Matthew Cox recently wrote that, in the recently released beta version of Kerbal Space Program, he prefers Science Mode to Career Mode, specifically because “experimentation is so much of what makes KSP fun, and it’s far easier to do that in science mode where there are no real consequences when everything inevitably explodes for no discernible reason.”
I agree wholeheartedly about that specific example—Science Mode provides something of a concrete goal without sacrificing the game’s roots as a physics sandbox—but Cox also got me thinking about a more general principle in game design: Games are more interesting when I, the player, can fail completely at my main objective and keep right on playing. I’ve written about desperate situations in the original Legend of Zelda, and mining order out of chaos in Super Time Force Ultra, and what I called spectacles of attrition in King Arthur’s Gold.
Scott Juster and Jorge Albor, meanwhile, have said that Mario Kart 8 is the best Mario Kart partly because you can have fun while losing at it (which is a hard thing to pull off, from a design perspective—especially in Mario Kart, where luck plays an undeniable role). I buy that. But let’s go with another, even more recent AAA example, Middle-earth: Shadow of Mordor.
Shadow of Mordor is essentially two games at once, the first and more obvious one being a series nightmarishly rigid quests. Go here and do this, and be sure to do it within the designated mission area. Oops, you failed. MISSION FAIURE. Reason: You tried something novel and/or something interesting happened.
But as you’ve probably heard, there’s a second game semi-hidden in there, a fucking brilliant procedural open world masterpiece where any uruk who kills you gets promoted to Captain, and where Captains duel, feast, hunt, grandstand, bicker, grow powerful, and defend or betray their Warchiefs—where you can undermine and subvert Sauron’s forces or, better yet, make them into your forces, orchestrating a civil war among uruks and winning it by proxy.
The main thing that differentiates these two experiences, I would argue, is that the latter makes room for things to go wrong. Let’s say I’m trying to help one of my uruks win a duel, and I fail. My uruk gets swifty dispatched. The other dueling uruk (the one I don’t control) becomes more powerful, which could be bad for me, but the game doesn’t GAME OVER me, nor does it force me to start the section over. Rather, the game just keeps going, adapting to the new circumstances.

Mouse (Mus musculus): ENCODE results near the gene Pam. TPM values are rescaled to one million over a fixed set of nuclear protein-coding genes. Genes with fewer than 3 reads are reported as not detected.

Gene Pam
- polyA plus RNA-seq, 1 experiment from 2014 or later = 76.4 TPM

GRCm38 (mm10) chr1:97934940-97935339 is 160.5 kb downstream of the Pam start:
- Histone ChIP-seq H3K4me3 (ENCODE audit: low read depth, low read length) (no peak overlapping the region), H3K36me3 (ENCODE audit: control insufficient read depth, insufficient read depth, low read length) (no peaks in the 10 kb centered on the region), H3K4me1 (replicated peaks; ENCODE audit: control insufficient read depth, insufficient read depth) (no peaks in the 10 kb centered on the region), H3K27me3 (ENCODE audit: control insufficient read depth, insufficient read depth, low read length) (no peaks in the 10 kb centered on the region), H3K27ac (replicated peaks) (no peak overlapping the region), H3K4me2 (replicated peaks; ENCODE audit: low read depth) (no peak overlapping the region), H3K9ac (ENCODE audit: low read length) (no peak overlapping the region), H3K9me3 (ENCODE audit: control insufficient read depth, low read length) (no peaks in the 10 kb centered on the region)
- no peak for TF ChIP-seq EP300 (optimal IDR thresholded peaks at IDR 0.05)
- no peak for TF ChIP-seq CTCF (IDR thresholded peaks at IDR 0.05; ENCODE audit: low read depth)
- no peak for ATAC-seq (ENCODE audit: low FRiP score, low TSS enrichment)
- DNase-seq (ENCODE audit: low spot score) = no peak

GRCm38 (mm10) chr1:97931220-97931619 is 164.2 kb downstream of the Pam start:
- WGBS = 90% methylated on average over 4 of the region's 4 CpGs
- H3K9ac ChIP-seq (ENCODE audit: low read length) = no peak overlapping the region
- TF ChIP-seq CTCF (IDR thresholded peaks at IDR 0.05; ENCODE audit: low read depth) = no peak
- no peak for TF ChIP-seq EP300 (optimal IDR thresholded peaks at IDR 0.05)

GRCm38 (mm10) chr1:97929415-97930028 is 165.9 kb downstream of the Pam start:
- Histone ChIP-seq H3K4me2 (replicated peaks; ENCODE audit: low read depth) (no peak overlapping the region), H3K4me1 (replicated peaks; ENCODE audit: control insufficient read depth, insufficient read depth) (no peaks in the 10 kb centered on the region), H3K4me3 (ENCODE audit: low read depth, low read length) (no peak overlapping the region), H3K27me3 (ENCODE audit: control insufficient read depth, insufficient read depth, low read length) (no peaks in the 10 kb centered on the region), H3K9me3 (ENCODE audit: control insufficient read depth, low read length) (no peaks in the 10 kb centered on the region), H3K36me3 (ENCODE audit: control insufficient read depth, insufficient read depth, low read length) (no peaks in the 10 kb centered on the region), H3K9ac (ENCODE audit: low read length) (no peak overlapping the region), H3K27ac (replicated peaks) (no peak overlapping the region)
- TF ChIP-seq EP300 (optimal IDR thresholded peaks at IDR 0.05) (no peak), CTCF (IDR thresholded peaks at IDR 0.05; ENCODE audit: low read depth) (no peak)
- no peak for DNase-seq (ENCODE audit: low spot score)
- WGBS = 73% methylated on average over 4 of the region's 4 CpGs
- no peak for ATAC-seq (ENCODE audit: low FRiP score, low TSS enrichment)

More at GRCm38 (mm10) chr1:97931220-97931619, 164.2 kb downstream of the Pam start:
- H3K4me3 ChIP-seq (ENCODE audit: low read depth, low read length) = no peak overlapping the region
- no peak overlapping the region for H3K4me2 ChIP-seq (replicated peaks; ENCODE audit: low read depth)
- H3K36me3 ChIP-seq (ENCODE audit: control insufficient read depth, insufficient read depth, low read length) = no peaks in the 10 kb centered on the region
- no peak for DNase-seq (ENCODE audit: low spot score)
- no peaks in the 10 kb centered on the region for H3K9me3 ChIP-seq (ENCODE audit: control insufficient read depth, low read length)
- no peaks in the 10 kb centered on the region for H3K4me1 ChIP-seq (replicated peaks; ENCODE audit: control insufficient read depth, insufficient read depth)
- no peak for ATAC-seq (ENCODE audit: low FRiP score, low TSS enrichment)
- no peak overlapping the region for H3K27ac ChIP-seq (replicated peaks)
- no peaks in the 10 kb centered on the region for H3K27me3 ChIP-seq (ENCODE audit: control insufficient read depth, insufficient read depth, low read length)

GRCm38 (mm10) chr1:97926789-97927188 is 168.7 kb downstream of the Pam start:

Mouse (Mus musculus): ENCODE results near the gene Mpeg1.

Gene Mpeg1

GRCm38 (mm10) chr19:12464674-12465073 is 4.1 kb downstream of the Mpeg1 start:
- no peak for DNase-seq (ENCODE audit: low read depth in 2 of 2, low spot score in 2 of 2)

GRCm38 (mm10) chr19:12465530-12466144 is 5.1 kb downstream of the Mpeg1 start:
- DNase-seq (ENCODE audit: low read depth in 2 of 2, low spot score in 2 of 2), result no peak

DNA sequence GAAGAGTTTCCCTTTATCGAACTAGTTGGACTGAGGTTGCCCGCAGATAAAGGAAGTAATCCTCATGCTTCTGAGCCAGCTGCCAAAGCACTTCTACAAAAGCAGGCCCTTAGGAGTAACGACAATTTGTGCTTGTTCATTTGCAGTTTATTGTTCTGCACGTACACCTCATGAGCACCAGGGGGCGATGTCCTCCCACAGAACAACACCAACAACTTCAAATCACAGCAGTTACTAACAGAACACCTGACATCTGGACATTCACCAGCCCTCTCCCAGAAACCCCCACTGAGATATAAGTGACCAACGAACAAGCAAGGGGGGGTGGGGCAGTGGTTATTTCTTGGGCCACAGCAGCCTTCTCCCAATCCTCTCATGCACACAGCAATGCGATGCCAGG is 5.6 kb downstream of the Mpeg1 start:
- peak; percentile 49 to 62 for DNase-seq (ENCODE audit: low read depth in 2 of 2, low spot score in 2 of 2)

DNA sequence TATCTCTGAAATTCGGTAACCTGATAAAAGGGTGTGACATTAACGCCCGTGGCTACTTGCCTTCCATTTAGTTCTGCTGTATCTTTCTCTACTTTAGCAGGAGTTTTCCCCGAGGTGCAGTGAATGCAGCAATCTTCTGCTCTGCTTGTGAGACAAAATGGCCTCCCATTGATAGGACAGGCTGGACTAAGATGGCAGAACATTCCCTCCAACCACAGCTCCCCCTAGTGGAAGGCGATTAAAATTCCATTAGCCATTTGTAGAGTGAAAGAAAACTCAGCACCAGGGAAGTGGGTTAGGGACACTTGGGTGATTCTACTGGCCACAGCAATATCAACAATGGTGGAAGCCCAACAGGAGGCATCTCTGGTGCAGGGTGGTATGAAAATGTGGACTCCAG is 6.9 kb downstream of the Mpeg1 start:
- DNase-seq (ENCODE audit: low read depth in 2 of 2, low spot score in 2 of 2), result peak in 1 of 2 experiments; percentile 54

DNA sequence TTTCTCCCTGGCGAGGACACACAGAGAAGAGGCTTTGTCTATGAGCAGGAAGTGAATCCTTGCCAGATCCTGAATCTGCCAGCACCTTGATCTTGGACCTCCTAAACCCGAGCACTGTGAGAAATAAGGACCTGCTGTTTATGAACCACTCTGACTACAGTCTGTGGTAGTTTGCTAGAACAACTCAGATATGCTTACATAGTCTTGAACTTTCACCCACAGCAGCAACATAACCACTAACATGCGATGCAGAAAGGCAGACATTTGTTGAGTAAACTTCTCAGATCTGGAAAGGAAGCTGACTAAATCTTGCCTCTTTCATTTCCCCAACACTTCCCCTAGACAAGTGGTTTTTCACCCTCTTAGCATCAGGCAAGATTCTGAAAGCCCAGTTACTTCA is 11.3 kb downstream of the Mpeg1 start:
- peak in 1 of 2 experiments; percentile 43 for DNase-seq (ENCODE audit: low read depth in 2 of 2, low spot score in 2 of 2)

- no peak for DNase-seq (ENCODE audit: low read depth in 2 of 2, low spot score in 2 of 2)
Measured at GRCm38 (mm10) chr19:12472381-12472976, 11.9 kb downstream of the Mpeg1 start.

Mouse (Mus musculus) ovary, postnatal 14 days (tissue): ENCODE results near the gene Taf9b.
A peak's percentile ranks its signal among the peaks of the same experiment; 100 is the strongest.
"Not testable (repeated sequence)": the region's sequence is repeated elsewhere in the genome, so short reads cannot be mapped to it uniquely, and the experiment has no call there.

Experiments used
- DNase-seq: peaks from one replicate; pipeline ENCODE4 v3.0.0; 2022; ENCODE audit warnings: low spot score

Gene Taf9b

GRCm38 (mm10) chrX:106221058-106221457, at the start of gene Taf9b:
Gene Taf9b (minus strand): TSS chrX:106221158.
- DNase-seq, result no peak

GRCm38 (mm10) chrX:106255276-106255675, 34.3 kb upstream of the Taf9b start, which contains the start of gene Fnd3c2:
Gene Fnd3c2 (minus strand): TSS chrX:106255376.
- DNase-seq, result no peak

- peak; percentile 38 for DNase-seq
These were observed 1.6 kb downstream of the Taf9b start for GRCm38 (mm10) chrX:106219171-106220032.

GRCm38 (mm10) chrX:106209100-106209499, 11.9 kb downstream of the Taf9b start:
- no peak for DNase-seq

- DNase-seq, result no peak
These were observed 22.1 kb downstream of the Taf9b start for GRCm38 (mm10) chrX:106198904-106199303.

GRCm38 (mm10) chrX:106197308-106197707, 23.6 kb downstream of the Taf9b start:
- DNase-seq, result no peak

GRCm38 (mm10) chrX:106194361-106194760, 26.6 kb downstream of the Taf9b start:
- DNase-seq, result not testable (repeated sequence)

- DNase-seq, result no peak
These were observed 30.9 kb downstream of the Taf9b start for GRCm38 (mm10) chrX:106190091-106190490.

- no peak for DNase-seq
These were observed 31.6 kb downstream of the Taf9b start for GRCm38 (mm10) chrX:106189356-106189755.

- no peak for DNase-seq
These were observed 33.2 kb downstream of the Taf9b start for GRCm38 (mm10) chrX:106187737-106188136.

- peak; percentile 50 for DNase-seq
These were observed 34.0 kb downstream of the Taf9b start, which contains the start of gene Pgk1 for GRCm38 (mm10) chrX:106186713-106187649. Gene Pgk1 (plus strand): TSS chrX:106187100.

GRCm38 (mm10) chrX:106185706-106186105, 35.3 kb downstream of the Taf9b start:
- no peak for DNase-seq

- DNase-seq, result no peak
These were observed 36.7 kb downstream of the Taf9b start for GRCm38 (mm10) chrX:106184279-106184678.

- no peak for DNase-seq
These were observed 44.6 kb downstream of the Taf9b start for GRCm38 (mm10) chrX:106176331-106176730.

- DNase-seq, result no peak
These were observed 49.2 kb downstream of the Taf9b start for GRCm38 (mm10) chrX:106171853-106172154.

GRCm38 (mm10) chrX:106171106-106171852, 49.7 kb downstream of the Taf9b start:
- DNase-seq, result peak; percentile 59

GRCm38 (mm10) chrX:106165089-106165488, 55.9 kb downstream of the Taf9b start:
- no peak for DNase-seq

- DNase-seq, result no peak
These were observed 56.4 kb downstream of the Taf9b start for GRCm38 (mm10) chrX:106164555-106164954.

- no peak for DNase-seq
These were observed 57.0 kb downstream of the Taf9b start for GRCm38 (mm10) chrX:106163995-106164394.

I can claim this other, apparently more powerful uruk as my own. Or I can seize the opportunity to kill him, or to interrogate him about one of the other Captains. There are lots of ways to salvage the situation—and even if things go truly wrong and I die, that simply means that my killer will become a Captain—a rival, a revenge target—and that all of the currently active feasts and hunts and such will resolve themselves without my intervention, leaving me with (possibly harsh) new difficulties and (probably exciting) new opportunities.
Basically, the game shines when it lets me ignore the main story and slip into another, stranger, messier one. This other story is built on the fly, and it embraces fuck-ups and unforeseen complications rather than finding them intolerable and insisting that I do it again and please have less fun this time.
This is the kernel of truth in Anna Anthropy’s half-serious adage that “AAA” refers to “a type of videogame that is only interesting when it breaks.” When everything goes according to plan in a big budget spectacle of a game, the play can get dull. Polished, and maybe even engaging, but never exactly exciting.
I’m confident that Kerbal Space Program will find the right balance between openness and hand-holding. Likewise with Prison Architect, that other slow-burning Early Access darling. But there are plenty of other games that could stand to let everything inevitably explode for no discernible reason. Within a sufficiently robust and flexible system, that chaos will only make things better.